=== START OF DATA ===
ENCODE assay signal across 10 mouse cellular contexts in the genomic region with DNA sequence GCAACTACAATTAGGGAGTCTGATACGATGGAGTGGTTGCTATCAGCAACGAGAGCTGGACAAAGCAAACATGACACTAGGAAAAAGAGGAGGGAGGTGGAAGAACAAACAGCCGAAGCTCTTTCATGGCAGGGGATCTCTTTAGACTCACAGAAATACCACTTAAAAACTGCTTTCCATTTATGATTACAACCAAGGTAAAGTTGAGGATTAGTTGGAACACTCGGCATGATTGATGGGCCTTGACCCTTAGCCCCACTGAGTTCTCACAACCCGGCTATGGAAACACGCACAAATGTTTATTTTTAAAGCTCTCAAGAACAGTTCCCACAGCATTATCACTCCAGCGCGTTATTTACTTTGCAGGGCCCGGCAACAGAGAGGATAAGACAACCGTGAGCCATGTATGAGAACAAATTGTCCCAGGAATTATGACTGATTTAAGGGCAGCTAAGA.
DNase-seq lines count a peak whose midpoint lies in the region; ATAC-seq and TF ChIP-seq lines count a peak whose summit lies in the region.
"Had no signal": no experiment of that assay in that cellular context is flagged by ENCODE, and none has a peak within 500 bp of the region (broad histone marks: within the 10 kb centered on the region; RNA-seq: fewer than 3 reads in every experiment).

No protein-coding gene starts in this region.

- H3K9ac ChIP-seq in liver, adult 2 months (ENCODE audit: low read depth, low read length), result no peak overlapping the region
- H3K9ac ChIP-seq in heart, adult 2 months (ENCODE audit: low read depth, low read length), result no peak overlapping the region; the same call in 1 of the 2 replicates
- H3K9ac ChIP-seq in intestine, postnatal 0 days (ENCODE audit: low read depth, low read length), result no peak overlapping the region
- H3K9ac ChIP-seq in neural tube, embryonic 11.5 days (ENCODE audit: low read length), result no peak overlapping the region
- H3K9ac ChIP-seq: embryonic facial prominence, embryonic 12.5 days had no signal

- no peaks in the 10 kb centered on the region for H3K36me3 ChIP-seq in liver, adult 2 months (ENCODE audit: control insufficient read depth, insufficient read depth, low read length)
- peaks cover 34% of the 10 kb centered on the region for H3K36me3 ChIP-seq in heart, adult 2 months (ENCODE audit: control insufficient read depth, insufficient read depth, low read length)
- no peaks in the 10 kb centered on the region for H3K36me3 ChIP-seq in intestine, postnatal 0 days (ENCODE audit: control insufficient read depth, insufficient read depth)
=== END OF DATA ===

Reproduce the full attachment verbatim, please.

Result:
ENCODE assay signal across 10 mouse cellular contexts in the genomic region with DNA sequence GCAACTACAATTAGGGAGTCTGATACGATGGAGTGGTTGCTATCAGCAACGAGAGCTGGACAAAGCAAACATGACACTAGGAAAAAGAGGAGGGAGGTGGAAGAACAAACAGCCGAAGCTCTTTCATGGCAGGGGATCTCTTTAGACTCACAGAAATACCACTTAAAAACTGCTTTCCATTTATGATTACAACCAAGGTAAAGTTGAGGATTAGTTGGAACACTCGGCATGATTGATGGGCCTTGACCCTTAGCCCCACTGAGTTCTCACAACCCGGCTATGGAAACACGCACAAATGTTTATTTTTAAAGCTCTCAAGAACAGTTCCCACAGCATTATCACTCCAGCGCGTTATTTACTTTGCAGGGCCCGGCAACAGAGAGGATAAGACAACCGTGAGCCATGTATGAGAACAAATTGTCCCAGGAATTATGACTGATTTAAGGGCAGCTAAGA.
DNase-seq lines count a peak whose midpoint lies in the region; ATAC-seq and TF ChIP-seq lines count a peak whose summit lies in the region.
"Had no signal": no experiment of that assay in that cellular context is flagged by ENCODE, and none has a peak within 500 bp of the region (broad histone marks: within the 10 kb centered on the region; RNA-seq: fewer than 3 reads in every experiment).

No protein-coding gene starts in this region.

- H3K9ac ChIP-seq in liver, adult 2 months (ENCODE audit: low read depth, low read length), result no peak overlapping the region
- H3K9ac ChIP-seq in heart, adult 2 months (ENCODE audit: low read depth, low read length), result no peak overlapping the region; the same call in 1 of the 2 replicates
- H3K9ac ChIP-seq in intestine, postnatal 0 days (ENCODE audit: low read depth, low read length), result no peak overlapping the region
- H3K9ac ChIP-seq in neural tube, embryonic 11.5 days (ENCODE audit: low read length), result no peak overlapping the region
- H3K9ac ChIP-seq: embryonic facial prominence, embryonic 12.5 days had no signal

- no peaks in the 10 kb centered on the region for H3K36me3 ChIP-seq in liver, adult 2 months (ENCODE audit: control insufficient read depth, insufficient read depth, low read length)
- peaks cover 34% of the 10 kb centered on the region for H3K36me3 ChIP-seq in heart, adult 2 months (ENCODE audit: control insufficient read depth, insufficient read depth, low read length)
- no peaks in the 10 kb centered on the region for H3K36me3 ChIP-seq in intestine, postnatal 0 days (ENCODE audit: control insufficient read depth, insufficient read depth)